Early Greek and Roman Cultures

Elements of culture

Ancient Greece

Ancient Rome


Was not an empire. Country was formed of the city-states. Athens was the capital. The king ruled Athens. Next after the king were the oligarchies. Greek was a democratic state (votes were made by the citizens, exception – Sparta – limited monarchy).

Rome had republican governmental system. Early Rome was ruled by the king. Next after king went consuls who were annually elected. The main legislative organ was The Senate that consisted of fathers of the great patrician houses. Later the power was split between those three branches.

Geographical Terrain

Mediterranean country. Mountainous landscape resulted in the isolation of Greek cities all of which were near the water. Was located further south than Rome.

Mediterranean country. Roman cities were mostly located in plains and bordered on the east with mountains and on the west with the sea. Was more opened to the invasions and migrations.

Economics and Trade Practices

Agricultural country. Economy was based on small wheat-producing households and bigger producers of olive oil and wine. Had slaves. Trade was weaker than in Roman Empire and was held with the distant countries. Had own coinage as a currency. Mine work was used.

Agricultural country. Was supported by its provinces. Trade was more prosperous, held with local cities. Exported wine and olive oil. Was more dependent on slaves labour. Had own coinage as a currency. Mine work was used.

Art and Architecture

Greek art is considered to be older and superior to the Roman art. Greek art carried more idealistic and glorified beauty. Sculptors were seeking for the perfect forms.

All art and architectural works were created for religious purposes.  Marble and limestone was used as a building material. Temples were ornate inside and columns were very popular. Literature was very developed. The first theatres originated in ancient Greece. Such genres as tragedy and comedy were born in Greece.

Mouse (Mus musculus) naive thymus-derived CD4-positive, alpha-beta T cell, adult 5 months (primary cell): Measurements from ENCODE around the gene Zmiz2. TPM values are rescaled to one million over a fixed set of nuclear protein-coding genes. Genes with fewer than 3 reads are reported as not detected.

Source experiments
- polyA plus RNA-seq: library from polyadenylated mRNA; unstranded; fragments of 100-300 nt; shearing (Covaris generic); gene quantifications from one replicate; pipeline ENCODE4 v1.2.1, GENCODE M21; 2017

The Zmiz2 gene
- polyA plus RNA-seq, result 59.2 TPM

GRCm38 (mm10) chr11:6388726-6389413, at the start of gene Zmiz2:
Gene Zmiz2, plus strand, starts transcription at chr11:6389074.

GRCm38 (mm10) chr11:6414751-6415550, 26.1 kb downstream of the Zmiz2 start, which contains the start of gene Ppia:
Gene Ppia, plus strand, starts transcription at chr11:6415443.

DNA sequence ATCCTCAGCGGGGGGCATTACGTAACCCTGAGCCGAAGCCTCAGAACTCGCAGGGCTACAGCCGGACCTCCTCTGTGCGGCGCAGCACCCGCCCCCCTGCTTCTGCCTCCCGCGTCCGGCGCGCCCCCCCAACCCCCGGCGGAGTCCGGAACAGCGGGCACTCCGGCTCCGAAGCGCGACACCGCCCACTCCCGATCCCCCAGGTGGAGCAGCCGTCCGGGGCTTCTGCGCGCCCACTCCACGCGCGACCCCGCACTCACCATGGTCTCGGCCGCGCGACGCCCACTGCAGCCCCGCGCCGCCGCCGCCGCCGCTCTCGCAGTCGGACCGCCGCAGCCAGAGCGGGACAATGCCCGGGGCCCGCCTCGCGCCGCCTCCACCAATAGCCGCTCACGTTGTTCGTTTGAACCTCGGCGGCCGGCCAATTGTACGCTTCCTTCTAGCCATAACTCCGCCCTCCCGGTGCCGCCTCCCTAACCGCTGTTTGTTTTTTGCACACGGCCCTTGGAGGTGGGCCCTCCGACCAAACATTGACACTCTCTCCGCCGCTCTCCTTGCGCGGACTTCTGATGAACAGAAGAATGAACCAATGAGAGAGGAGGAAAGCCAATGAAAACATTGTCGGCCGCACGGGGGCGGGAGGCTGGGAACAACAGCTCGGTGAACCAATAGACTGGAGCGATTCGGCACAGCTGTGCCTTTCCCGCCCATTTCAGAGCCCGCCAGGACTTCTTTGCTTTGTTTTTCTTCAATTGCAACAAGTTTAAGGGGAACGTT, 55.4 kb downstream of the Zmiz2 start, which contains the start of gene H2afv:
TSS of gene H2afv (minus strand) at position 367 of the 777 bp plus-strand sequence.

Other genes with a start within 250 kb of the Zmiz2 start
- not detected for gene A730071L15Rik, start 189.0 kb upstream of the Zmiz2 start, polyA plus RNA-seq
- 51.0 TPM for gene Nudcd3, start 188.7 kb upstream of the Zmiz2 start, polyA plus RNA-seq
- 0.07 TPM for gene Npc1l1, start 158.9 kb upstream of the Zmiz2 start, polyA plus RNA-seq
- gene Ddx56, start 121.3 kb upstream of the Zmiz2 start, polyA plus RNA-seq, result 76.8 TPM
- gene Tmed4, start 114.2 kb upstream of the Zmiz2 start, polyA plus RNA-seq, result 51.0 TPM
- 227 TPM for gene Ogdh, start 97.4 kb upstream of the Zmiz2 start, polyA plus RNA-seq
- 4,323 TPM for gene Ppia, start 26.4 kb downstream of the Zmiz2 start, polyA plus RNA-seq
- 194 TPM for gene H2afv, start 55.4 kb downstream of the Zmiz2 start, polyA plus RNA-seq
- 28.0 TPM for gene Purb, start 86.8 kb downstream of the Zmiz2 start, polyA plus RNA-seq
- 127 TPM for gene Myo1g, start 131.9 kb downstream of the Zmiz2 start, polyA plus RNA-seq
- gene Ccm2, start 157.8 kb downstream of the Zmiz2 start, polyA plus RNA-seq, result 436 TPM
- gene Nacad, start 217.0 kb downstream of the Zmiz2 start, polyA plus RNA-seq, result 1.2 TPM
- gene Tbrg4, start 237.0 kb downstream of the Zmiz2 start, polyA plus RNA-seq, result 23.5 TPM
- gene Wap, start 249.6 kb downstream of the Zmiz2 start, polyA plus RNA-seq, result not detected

Roman paintings imitated Greek art. It was simpler, focused on realistic representations of portraits or decorations. Romans invented wall painting – fresco and mosaic art. Roman architecture was much similar to the Greek, especially temples. The only difference was arches, vaults and domes that were more popular among Romans. Marble and limestone was also used. Except the religious buildings, there were also buildings for entertainment like amphitheatres and the Coliseum. Roman literature adopted many features of the Greek literature. Military stories and epic poetry were very popular.

Philosophical and Religious Beliefs

Polytheistic state. Each God had characteristic features and patronized certain sphere of life. Terrestrial life was of more importance that eternal. Greece had rich mythology. Philosophical thought was very developed. Most works were concerned with the study of nature itself and human place in it. Natural science was also developed, especially mathematics.

Polytheistic state. Romans adopted Greek Gods and named them after stars and planets. : Ares – Greek God of war; Mars – Roman God of war. Romans also adopted Greek mythology.

Roman philosophy adopted and developed two major Greek schools – Cynicism and Stoicism.

Social Structure

There were five social strata:
slaves, freemen, metics, citizens and women. Women were not considered as citizens. Father was the head of the household.

There were four social strata:
slaves, freemen, plebeians and patricians. Father was the head of the household and had more power than in Greek families.

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